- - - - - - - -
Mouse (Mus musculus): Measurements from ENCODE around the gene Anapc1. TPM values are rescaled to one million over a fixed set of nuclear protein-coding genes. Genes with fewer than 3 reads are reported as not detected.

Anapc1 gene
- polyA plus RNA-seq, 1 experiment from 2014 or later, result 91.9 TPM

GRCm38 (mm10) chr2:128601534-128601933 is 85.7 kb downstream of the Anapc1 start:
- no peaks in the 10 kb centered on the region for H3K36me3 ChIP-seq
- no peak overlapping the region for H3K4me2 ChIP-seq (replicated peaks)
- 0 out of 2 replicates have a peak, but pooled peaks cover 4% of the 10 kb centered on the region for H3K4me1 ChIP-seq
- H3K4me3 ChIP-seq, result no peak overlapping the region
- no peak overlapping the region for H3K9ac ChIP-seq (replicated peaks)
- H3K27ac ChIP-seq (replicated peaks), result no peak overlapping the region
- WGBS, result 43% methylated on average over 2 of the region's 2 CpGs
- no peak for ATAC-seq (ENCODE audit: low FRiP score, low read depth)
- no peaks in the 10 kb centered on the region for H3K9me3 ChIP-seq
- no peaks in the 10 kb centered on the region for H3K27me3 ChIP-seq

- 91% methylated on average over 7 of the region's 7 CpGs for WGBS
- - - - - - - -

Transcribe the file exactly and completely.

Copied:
Mouse (Mus musculus): Measurements from ENCODE around the gene Anapc1. TPM values are rescaled to one million over a fixed set of nuclear protein-coding genes. Genes with fewer than 3 reads are reported as not detected.

Anapc1 gene
- polyA plus RNA-seq, 1 experiment from 2014 or later, result 91.9 TPM

GRCm38 (mm10) chr2:128601534-128601933 is 85.7 kb downstream of the Anapc1 start:
- no peaks in the 10 kb centered on the region for H3K36me3 ChIP-seq
- no peak overlapping the region for H3K4me2 ChIP-seq (replicated peaks)
- 0 out of 2 replicates have a peak, but pooled peaks cover 4% of the 10 kb centered on the region for H3K4me1 ChIP-seq
- H3K4me3 ChIP-seq, result no peak overlapping the region
- no peak overlapping the region for H3K9ac ChIP-seq (replicated peaks)
- H3K27ac ChIP-seq (replicated peaks), result no peak overlapping the region
- WGBS, result 43% methylated on average over 2 of the region's 2 CpGs
- no peak for ATAC-seq (ENCODE audit: low FRiP score, low read depth)
- no peaks in the 10 kb centered on the region for H3K9me3 ChIP-seq
- no peaks in the 10 kb centered on the region for H3K27me3 ChIP-seq

- 91% methylated on average over 7 of the region's 7 CpGs for WGBS